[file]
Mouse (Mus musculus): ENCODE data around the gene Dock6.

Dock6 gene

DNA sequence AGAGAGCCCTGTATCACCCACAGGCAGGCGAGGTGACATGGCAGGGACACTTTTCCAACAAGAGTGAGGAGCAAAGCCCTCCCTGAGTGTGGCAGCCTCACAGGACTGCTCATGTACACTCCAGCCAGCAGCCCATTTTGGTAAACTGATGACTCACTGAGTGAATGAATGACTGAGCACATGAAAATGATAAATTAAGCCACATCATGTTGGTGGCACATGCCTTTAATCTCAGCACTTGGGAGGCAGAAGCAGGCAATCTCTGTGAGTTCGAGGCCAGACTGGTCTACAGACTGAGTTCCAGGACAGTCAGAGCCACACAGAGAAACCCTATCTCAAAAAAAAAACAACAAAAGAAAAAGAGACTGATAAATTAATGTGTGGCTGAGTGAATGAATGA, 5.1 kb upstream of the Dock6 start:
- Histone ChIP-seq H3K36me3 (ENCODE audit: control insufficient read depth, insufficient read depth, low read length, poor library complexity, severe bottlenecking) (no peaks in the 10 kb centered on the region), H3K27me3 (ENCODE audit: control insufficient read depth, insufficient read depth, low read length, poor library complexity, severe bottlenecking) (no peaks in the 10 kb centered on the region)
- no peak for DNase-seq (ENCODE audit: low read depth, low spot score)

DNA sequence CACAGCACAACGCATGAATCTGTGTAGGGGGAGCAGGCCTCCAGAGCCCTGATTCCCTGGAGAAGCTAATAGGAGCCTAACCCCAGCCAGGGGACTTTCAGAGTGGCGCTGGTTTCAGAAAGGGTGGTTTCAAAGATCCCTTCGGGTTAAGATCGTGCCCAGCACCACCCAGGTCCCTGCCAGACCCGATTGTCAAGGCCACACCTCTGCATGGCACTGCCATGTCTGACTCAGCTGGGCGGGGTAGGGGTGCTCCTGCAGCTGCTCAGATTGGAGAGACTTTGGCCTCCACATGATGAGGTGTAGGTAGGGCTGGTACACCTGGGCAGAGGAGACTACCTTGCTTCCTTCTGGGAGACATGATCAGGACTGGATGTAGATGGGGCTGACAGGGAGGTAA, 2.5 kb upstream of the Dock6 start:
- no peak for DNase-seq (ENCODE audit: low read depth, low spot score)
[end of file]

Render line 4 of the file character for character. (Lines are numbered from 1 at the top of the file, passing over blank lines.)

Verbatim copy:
- Histone ChIP-seq H3K36me3 (ENCODE audit: control insufficient read depth, insufficient read depth, low read length, poor library complexity, severe bottlenecking) (no peaks in the 10 kb centered on the region), H3K27me3 (ENCODE audit: control insufficient read depth, insufficient read depth, low read length, poor library complexity, severe bottlenecking) (no peaks in the 10 kb centered on the region)